US health insurers & IBM partner to create a blockchain-based system

US-based health insurance company, Aetna, has partnered with IBM to create a blockchain-based system intended to help reduce costs in the healthcare industry.

Aetna issued a joint statement with IBM explaining that the blockchain system will be used to improve transparency and interoperability.

“The aim is to create an inclusive blockchain network that can benefit multiple members of the healthcare ecosystem in a highly secure, shared environment,” the companies said in a statement.

Streamline insurance claims

In the statement, both firms said the system will help streamline insurance claims, processing and payments, as well as manage directories more efficiently.

“Through the application of blockchain technology, we’ll work to improve data accuracy for providers, regulators, and other stakeholders, and give our members more control over their own data,” said Aetna chief technology officer, Claus Jensen.

Over the years, healthcare companies have become interested in using blockchain technology to address several different issues, including sharing, securing, and streamlining health-related data.

Most healthcare companies, however, are still testing blockchain technology through experiments and pilot projects.

Lori Steele, general manager for healthcare and life sciences for IBM, said: “Blockchain’s unique attributes make it suitable for large networks of members to quickly exchange sensitive data in a permissioned, controlled, and transparent way.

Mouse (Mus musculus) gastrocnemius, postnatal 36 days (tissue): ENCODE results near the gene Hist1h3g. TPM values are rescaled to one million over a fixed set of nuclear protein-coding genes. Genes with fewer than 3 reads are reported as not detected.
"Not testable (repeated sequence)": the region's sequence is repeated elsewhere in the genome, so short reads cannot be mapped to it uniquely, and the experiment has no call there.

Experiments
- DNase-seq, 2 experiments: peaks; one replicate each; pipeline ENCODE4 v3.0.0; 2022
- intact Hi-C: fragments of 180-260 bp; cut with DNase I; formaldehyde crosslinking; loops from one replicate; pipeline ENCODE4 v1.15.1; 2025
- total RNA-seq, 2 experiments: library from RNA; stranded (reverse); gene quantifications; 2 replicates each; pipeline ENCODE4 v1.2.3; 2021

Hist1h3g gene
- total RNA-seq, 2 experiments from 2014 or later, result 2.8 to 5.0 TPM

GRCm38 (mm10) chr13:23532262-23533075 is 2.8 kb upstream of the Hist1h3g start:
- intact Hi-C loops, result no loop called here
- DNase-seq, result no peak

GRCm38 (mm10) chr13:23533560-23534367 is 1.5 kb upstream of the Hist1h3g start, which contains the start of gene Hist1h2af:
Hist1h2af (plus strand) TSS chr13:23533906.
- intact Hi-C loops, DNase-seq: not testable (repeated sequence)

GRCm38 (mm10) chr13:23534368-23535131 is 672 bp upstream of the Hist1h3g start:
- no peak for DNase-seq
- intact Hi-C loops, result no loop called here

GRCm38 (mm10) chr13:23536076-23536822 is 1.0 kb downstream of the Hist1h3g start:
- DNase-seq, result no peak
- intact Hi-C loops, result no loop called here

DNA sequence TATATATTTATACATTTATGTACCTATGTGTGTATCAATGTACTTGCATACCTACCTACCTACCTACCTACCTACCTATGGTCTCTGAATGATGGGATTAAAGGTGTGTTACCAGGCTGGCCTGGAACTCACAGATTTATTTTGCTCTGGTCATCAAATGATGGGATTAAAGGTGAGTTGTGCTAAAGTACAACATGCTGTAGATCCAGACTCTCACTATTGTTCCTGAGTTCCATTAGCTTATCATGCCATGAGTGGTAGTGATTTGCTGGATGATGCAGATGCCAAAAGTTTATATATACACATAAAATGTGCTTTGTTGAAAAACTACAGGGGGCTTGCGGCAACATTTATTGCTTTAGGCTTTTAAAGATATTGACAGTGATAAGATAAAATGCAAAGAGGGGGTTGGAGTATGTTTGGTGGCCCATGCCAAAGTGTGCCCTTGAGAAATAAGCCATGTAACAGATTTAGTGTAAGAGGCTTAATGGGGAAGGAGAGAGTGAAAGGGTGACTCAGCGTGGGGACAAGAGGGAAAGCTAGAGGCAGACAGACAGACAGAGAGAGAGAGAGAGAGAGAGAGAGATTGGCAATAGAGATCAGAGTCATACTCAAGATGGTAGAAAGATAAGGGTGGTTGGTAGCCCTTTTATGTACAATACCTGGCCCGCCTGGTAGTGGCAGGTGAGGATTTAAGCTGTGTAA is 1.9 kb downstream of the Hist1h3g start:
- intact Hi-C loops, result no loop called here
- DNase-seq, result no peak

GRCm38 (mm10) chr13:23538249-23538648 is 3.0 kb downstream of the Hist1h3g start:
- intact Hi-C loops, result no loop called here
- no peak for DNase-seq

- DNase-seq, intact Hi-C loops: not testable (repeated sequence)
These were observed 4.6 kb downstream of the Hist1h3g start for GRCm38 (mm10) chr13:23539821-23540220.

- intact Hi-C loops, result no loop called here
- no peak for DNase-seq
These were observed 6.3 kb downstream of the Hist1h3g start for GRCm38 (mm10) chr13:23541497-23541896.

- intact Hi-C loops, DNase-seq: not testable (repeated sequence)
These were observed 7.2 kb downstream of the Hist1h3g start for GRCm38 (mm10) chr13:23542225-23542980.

“The fact that these major healthcare players have come together to collaborate indicates the value they see in working together to explore new models that we think could drive more efficiency in the healthcare system and ultimately improve the patient experience.”

Other companies involved in the project are Anthem, Health Care Service Corp and financial services provider PNC Bank.

“Remove friction, duplication, and administrative costs”

“Using this technology, we can remove friction, duplication, and administrative costs that continue to plague the industry,” Chris Ward, an executive at PNC Bank’s treasury management unit said.

New members from the healthcare and technology sectors are expected to join the project in the forthcoming months, according to the statement.

Last April health insurers Humana and United Health Care Group teamed up to launch a pilot program to explore how the technology could be used to improve the accuracy of provider directories.

Aetna and Ascension, the largest non-profit health provider in the US, are also partners in that project.


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